This album’s name actually paraphrases the title of a book by Ayya Khema, a Buddhist nun, but the concept came to Hodges in a less chaste setting. “I had an experience at a BDSM club that was really freeing,” he says. “I realized that the appeal is letting go of your mind and stress. You can be super present with the pain, and then the pain isn’t even pain. It’s a gateway to freedom.” In a way, each song on Being No One, Going Nowhere seeks that end. There’s the reality-refracting fantasy of “Never Ever,” the hard truths about addiction’s ravages on “Tape Machine,” a death-defying coming of age tale on “Open Your Eyes,” and references to Hermann Hesse’s 1919 novel of self-realization, Demian, on “When I’m With You.” If the words don’t set you free, the music — exuberant, enveloping, incredibly catchy — should do so handily.
None of which is to imply that STRFKR is drifting along aimlessly. To the contrary, Hodges crafted this album’s dance bent with the stage in mind. The live setup these days includes a custom-made LED wall and a homemade light show that syncs with the rhythm of the songs (also, the occasional crowd-surfing astronaut and band-in-drag). Plus, he camped out at the house of producer Jeffrey Brodsky (Yacht, RAC) for a week and a half, working all hours to ensure Being No One, Going Nowhere sounds as crisply booming over PAs as it does in headphones. Even if Hodges is too busy pushing the future of indie dance-pop forward to possibly attain his goal of unplugging, his aspiration is everything: “Existing is it. This moment is enough.”
ABOUT DE LUX
After establishing a sound on their debut Voyage and establishing an identity with the revelatory Generation, L.A. disco-not-disco duo De Lux took a moment to re-center and come back leaner, sharper, clearer and deeper on their new More Disco Songs About Love. Now that co-founders Sean Guerin and Isaac Franco know how to play and what to say, they’re ready to just get lost in the music. As the band puts it: “We like to say Voyage was our baby, Generation was our baby all grown up and More Disco Songs About Lovethinks growing up sucks and just wants to party smart.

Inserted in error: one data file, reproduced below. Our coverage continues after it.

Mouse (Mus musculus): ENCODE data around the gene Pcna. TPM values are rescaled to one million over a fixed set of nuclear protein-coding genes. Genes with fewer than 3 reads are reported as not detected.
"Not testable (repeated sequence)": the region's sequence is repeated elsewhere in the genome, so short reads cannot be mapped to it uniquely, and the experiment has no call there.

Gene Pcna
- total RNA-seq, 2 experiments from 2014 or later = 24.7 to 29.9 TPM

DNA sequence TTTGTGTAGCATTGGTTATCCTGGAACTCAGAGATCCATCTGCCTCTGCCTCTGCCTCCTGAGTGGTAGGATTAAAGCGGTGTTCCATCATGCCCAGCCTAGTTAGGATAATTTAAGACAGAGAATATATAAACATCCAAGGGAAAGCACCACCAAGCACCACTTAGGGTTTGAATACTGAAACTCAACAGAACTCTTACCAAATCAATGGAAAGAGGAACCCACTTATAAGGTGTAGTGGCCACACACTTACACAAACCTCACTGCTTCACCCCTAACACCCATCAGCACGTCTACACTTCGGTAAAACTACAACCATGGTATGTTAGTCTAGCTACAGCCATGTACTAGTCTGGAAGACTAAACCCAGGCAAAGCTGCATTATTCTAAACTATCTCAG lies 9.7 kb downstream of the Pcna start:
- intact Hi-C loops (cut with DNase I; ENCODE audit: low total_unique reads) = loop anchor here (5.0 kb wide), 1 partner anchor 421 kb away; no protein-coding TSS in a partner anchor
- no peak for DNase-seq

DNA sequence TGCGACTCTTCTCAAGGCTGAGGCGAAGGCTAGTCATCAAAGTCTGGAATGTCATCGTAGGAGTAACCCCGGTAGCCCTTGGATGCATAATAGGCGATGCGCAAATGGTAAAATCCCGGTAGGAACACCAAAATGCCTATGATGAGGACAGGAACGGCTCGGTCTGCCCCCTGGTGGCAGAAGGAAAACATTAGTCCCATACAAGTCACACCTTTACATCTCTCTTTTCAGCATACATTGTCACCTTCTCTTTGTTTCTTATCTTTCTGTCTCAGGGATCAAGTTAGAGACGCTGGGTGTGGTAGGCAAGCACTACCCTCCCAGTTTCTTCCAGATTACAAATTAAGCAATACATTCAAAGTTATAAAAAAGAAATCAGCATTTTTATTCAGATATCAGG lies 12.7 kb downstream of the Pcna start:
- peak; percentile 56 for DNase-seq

Their 2014 debut Voyage revealed De Lux as an outfit matching post-punk sentiment and the-sociopolitical-is-personal perspective to joyfully indulgent analog synthesizer soundscapes and a deliriously transportive musical joy. 2015’s Generation added an almost-documentary aspect to their dance music, delivering clearly personal stories of anxiety and aspiration. And 2015 also saw their first major festival appearance at Bonnaroo, the prelude to their hotly tipped Coachella debut in 2016 and then sharing a bill with Arcade Fire at New York City’s Panorama fest.
Now More Disco Songs is a stream-of-consciousness tour through De Lux’s reality. (With New York City dance-punk legend Sal P. of Liquid Liquid and the Pop Group’s maniacal Mark Stewart as guests, of course.) Though the title might seem like some kind of clever reference, it’s really simple and direct. The disco is the sound—in the most innovative way, of course—and the love is the sentiment: “It’s all literal to us but we realize that it might not be for others,” they say. “We like the idea of giving listeners something to question. But there’s love in there.”